The best documentaries of 2018 (updated)
We're living through a golden age for documentaries in 2018.
But with so many worthy series and films to sift through, it's easy to get cold feet 15 minutes into whatever you've finally settled on. So, trust us - from crazy cults to assassinations to the greatest England managers of all time - these are the documentaries worth finding time for.
Wild Wild Country
Cults will never not be brilliant subjects for documentaries, and the story of how Bhagwan Shree Rajneesh moved his sect from India to Oregon in 1981 is the best example for years. It's got everything you'd want in a cult doc - corruption, sex, espionage, attempted murder, Hollywood glamour and interviews with slightly spaced lifelong hippies - and it's so brilliantly constructed, the weirdness and revelations just keep cranking up.
This study of the brash and brilliant Alexander McQueen goes beyond analysing his nuclear impact on fashion and gets to the heart of the man. Raw interviews with close friends - still clearly shocked by his death - and very, very funny never-before-seen home videos make this a much more vibrant and vivid retelling of McQueen's myth than anything that's gone before.
The third series of The Staircase - the first came in 2004, with a follow-up in 2012 - continues telling an apparently simple whodunnit about the death of Kathleen Peterson, which mutates into a sprawling family saga. Her husband, Michael Peterson, is accused of beating her to death with a fireplace tool. He says he's not guilty. So who is responsible?
It sounds bleak, and it is at times, but the whole thing is so strange and so thoroughly suffused with tragicomedy (especially a scene with a dodgy PowerPoint presentation) that it transcends that. Top tip: watch it all, make your mind up on Peterson's guilt, then look up the owl theory. It'll melt your brain.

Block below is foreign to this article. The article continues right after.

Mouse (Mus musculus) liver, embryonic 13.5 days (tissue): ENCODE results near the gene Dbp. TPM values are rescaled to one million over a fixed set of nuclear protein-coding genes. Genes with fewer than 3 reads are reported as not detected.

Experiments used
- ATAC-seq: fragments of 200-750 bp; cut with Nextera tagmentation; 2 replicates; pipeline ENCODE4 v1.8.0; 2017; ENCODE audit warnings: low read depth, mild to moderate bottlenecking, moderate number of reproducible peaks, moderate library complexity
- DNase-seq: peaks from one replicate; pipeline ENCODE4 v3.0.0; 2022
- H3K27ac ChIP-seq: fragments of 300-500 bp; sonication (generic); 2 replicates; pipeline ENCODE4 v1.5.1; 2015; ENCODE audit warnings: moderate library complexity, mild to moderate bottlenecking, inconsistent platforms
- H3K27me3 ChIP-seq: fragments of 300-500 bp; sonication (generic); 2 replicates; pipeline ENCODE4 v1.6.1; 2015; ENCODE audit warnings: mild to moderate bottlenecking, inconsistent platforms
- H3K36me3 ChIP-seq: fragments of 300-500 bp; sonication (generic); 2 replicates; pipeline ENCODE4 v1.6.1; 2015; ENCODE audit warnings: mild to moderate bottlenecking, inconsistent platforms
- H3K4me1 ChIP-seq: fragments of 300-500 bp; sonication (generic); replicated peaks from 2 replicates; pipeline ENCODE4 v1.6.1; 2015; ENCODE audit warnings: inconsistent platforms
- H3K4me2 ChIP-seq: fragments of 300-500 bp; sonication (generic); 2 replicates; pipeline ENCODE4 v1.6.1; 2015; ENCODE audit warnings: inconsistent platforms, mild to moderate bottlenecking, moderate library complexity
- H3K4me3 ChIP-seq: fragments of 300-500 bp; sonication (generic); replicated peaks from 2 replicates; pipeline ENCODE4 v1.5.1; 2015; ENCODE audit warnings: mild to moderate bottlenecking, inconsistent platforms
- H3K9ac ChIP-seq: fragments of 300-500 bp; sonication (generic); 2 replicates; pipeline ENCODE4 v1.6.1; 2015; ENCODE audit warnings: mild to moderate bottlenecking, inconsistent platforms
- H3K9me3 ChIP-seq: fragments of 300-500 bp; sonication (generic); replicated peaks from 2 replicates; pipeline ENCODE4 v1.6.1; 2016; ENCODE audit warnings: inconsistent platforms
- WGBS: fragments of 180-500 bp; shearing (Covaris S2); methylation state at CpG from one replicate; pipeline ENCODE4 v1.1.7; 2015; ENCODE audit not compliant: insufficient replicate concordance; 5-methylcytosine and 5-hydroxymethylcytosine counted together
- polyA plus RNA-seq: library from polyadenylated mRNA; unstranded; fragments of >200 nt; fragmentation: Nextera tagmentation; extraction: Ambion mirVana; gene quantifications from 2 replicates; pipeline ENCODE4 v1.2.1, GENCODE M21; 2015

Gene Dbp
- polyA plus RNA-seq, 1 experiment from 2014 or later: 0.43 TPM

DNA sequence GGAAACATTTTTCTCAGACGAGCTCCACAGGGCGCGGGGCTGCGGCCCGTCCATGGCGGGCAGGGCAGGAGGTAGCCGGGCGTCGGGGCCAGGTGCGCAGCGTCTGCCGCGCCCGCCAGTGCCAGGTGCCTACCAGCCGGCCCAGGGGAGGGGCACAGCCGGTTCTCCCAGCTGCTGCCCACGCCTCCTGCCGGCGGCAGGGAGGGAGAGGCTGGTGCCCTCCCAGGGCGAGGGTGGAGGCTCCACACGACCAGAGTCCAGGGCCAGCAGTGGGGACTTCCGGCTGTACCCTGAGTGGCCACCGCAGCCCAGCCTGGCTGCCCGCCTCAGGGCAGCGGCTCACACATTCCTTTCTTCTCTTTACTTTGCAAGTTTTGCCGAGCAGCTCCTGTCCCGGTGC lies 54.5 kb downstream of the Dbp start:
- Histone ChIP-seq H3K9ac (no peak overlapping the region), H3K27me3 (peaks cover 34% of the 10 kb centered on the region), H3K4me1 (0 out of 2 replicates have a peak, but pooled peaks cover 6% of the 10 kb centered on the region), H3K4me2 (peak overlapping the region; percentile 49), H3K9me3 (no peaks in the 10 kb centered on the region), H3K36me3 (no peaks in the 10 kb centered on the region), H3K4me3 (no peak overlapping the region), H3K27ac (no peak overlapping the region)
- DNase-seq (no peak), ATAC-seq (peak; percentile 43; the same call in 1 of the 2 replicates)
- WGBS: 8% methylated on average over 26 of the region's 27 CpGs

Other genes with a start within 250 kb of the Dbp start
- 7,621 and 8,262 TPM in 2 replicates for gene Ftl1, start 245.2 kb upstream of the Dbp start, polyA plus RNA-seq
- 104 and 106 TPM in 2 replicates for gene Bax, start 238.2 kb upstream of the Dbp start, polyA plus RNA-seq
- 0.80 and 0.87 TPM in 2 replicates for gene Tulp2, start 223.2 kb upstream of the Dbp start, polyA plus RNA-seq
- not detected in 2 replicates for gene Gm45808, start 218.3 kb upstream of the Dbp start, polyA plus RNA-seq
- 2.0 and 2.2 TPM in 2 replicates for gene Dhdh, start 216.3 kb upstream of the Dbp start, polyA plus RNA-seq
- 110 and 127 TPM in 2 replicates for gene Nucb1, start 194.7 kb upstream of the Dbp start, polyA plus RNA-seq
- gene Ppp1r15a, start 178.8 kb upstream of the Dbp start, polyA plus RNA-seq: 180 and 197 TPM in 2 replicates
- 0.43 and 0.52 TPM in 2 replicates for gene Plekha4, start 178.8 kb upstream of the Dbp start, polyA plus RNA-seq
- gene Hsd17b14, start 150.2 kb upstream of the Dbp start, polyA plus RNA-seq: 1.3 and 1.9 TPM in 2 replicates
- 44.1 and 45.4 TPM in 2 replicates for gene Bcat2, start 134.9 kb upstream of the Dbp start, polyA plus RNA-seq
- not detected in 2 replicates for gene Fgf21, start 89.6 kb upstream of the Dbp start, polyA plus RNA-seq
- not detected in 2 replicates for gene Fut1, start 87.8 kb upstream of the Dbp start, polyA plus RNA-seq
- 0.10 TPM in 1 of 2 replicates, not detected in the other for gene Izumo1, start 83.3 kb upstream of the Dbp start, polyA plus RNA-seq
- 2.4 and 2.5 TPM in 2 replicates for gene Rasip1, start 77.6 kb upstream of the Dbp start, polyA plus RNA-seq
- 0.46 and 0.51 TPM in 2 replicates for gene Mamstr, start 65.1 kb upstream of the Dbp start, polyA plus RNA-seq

Bobby Kennedy For President
JFK dominates reminiscences of the 1960s so thoroughly that Bobby Kennedy's life and death tends to get shuffled a fair way down the pecking order. This doc is a necessary corrective: it's the whole story of John's kid brother, from assisting Joe McCarthy in his hunt for communists in the American establishment to running John's presidential campaign, and on to Bobby's conversion to fighting for civil rights and against poverty and Vietnam, before his assassination and the long swirl of conspiracy which followed. It suggests he was exactly the leader the 1968 generation needed - impassioned but pragmatic, idealistic but worldly - and was cruelly denied.
The poppy, peppy instalments in this Netflix series are all less than 20 minutes long and all give a simple but vigorous overview of a completely unrelated subject: cricket, the stock market, weed, astrology, K-pop (pictured) and monogamy to name just a few. They're not just jaunty little intros, though.
While each episode is tightly put together, there's room enough to let the expert talking heads get into some depth and they swerve simplistic explanations. It's quite an achievement to explain what cricket is, how it works, where it came from and why it matters, while also weaving in the thesis that cricket's story is that of the rise, decline and overhauling of the British Empire by its former colonies, in 18 minutes.
Bobby Robson: More Than A Manager
The key snapshots of Bobby Robson's managerial career - Maradona's half-evil, half-divine double against England in 1986 and That Night In Turin in 1990 - have been turned over so many times and become part of the weft of English football's folklore, but this doc goes well beyond them.
It shows how his working class upbringing instilled his sense of decency and doesn't shirk the vicious press campaign Robson faced as England manager, the political sniping he was caught in the middle of at Barcelona, and the discovery of his brain tumour. That the likes of Sir Alex Ferguson, Pep Guardiola, Jose Mourinho, Ronaldo, Paul Gascoigne and other luminaries wanted to talk about Robson's impact says a lot, and, most movingly, the film uncovers Sir Bobby's 11 simple, unpretentious commandments for motivating players, which explain why his myth and legacy are so potent still.